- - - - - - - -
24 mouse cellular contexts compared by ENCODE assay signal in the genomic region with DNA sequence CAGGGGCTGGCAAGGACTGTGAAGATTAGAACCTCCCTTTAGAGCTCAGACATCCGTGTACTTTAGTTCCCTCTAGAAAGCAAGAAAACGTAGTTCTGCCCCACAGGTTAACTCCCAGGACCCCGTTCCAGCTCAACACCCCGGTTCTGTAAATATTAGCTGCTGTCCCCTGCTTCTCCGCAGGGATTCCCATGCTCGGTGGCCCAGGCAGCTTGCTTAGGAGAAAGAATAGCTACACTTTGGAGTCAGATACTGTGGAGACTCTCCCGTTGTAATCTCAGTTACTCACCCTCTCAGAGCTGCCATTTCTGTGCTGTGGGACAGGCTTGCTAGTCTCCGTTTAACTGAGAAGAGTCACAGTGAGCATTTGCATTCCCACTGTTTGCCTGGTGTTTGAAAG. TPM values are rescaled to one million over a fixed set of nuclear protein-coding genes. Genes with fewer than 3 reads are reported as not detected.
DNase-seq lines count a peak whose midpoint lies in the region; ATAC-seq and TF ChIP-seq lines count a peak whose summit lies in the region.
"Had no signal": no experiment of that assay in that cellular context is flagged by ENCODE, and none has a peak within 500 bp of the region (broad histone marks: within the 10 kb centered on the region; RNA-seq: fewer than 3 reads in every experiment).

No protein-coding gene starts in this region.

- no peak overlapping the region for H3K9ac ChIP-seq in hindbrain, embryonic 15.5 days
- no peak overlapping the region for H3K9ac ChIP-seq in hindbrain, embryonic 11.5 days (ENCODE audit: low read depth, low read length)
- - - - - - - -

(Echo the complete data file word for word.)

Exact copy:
24 mouse cellular contexts compared by ENCODE assay signal in the genomic region with DNA sequence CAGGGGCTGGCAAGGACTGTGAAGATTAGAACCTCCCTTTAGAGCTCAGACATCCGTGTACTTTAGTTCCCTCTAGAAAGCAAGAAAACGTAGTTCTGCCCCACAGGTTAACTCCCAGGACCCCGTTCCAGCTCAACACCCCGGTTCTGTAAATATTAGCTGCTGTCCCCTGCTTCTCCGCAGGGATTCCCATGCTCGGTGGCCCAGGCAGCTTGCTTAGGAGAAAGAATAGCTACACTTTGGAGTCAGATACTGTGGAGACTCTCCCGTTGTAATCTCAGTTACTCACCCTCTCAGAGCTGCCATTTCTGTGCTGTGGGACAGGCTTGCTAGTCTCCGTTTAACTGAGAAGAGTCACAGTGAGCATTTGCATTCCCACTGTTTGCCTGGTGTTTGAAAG. TPM values are rescaled to one million over a fixed set of nuclear protein-coding genes. Genes with fewer than 3 reads are reported as not detected.
DNase-seq lines count a peak whose midpoint lies in the region; ATAC-seq and TF ChIP-seq lines count a peak whose summit lies in the region.
"Had no signal": no experiment of that assay in that cellular context is flagged by ENCODE, and none has a peak within 500 bp of the region (broad histone marks: within the 10 kb centered on the region; RNA-seq: fewer than 3 reads in every experiment).

No protein-coding gene starts in this region.

- no peak overlapping the region for H3K9ac ChIP-seq in hindbrain, embryonic 15.5 days
- no peak overlapping the region for H3K9ac ChIP-seq in hindbrain, embryonic 11.5 days (ENCODE audit: low read depth, low read length)